The race itself turned out to be a series of peaks and troughs, but in the end I achieved my goal in a reasonable time just under 25 hours.

03/08/2019 Peak Skyline

In June and July I managed to do a bit of running, so I approached Peak Skyline with a positive anticipation, expecting a pleasant jaunt in the hills. The weather was glorious, so it looked to be an ideal day. My aim was just to finish the race, so I was under no pressure to push hard.

Perhaps this lack of pressure, and that the weather was all too glorious (hot and someone forgot his cap to cover his exposed scalp), resulted in me being completely drained by the race’s mid-point. I then significantly slowed down and got further beaten up by two hellish climbs. Subsequently, I got cut off at the penultimate checkpoint, which I missed by only 2 minutes!

I am guilty of not having written this up on the blog. I pledge that I will eventually do that and explain what, how, where and why!

18/10/2019 Harpagan 58

My failure at Peak Skyline fortunately didn’t put me down and I managed to do decent training in August and September. Then I tapered in the last three weeks before Harpagan with just a few of easy runs.

I arrived at Harpagan with a good mindset. I felt I prepared decently and that I can do reasonably well.

No only did I do reasonably well; it was my best ever performance at Harpagan (since my beginnings with this event in 2006). I took the second place and for the first time in history I managed to fight closely with the top contenders. I was actually chasing the leader till the very end and finished just 24 minutes behind him.

2019 in numbers

As the years go by, I have more and more data to share. Here’s last five years:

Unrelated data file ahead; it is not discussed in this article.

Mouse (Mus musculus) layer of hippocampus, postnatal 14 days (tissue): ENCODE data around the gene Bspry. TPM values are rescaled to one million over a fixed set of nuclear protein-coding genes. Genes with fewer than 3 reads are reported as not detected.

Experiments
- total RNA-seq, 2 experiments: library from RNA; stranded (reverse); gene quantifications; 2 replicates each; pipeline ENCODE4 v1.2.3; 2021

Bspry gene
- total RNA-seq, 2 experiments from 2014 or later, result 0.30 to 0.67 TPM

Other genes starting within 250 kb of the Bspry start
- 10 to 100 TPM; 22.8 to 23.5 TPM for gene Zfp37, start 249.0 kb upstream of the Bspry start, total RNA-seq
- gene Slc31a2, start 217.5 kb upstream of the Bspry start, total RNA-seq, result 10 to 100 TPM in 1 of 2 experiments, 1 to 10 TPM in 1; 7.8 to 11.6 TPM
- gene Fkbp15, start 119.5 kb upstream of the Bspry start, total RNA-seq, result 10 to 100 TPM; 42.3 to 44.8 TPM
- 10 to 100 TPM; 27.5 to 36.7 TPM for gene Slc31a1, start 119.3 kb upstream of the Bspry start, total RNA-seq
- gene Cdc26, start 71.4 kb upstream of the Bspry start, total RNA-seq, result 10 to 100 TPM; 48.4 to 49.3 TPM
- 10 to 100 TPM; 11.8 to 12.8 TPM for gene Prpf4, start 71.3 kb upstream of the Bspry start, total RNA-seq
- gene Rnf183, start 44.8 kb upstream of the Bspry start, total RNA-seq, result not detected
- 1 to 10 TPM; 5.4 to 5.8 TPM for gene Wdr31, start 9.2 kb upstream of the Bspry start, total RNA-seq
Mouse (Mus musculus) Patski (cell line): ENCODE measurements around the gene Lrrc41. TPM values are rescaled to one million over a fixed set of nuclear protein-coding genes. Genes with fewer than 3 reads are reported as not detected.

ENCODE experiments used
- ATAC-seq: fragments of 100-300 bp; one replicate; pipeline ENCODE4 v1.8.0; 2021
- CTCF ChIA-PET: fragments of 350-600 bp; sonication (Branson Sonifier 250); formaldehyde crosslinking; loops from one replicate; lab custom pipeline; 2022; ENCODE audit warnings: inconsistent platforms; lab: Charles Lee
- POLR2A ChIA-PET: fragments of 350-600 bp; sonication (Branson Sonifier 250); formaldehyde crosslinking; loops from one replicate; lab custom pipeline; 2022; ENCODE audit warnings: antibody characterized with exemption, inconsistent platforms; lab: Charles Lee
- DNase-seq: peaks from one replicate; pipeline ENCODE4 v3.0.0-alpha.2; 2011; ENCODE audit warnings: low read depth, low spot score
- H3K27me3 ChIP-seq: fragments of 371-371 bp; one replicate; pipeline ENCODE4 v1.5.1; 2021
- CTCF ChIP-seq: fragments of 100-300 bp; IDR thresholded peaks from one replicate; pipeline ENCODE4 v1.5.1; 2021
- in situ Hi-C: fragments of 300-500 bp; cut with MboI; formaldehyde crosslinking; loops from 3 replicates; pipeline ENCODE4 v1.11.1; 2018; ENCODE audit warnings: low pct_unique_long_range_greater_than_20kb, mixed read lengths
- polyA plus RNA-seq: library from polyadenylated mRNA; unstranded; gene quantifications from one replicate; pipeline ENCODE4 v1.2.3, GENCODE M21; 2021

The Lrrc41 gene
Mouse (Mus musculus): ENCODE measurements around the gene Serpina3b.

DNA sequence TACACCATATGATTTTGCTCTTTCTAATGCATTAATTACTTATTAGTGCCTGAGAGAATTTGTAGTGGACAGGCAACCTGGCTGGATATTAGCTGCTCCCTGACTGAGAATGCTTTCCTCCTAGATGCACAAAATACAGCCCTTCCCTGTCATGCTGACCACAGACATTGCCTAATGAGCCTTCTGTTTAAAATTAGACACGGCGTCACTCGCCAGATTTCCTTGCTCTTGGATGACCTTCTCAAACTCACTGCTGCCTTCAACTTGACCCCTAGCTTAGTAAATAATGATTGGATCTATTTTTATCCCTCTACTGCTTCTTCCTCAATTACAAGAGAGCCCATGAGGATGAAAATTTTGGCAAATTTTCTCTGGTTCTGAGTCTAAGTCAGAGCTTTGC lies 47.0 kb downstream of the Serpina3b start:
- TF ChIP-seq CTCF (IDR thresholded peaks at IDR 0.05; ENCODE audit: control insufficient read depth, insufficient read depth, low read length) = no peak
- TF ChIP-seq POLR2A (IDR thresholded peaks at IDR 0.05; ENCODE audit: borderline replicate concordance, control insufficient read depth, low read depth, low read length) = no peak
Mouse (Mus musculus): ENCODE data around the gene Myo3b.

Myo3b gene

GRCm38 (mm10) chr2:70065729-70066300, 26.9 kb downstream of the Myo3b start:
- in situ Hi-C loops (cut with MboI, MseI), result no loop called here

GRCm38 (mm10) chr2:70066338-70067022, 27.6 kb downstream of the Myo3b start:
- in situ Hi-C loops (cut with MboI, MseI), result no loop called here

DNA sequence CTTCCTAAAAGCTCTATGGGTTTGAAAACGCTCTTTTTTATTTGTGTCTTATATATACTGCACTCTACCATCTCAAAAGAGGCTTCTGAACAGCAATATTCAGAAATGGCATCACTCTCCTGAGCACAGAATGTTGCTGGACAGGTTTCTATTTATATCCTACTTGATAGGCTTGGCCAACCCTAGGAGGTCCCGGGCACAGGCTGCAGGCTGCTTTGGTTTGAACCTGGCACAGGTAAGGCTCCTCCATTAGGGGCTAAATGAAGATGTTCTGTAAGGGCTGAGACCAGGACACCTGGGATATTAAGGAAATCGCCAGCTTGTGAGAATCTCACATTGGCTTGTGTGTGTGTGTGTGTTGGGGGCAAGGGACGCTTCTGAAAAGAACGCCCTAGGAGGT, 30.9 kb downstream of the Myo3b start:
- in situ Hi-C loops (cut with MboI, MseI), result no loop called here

Year No. of ultra races Km Km in ultra races % km ran in ultra races No. of active days % of active days in the year
2019 3 1140 308 27% 81 22.2%
2018 4 1892 616 32.5% 96 26.3%
2017 9 1831 1101 60.1% 80 21.9%
2016 8 2240 723 32.3% 142 38.8%
2015 9 2009 756 37.6% 123 33.7%

As far as the active days go, I count just days when I was running. If I added days when I did strength exercises, rowed, cycled or swam, then I’d have additional 38 days, which would add up to 119 days in 2019 (vs. 141 in 2018).

Looking at the numbers one can immediately see much less mileage than in previous years. That’s because of a couple of long periods of inactivity due to being ill. In January I didn’t run at all, recovering from a nasty flu. April was awful because of the annoying bronchitis. And then in the other months I generally clocked less mileage due to:

  • Significantly fewer long, multi-hour weekend runs in order to get a decent amount of sleep
  • Hardly any early morning runs in order not to sacrifice too much sleep and to be around when my children wake up and with my wife get them all ready for the day
  • Fewer work trips, so fewer opportunities to run when not at home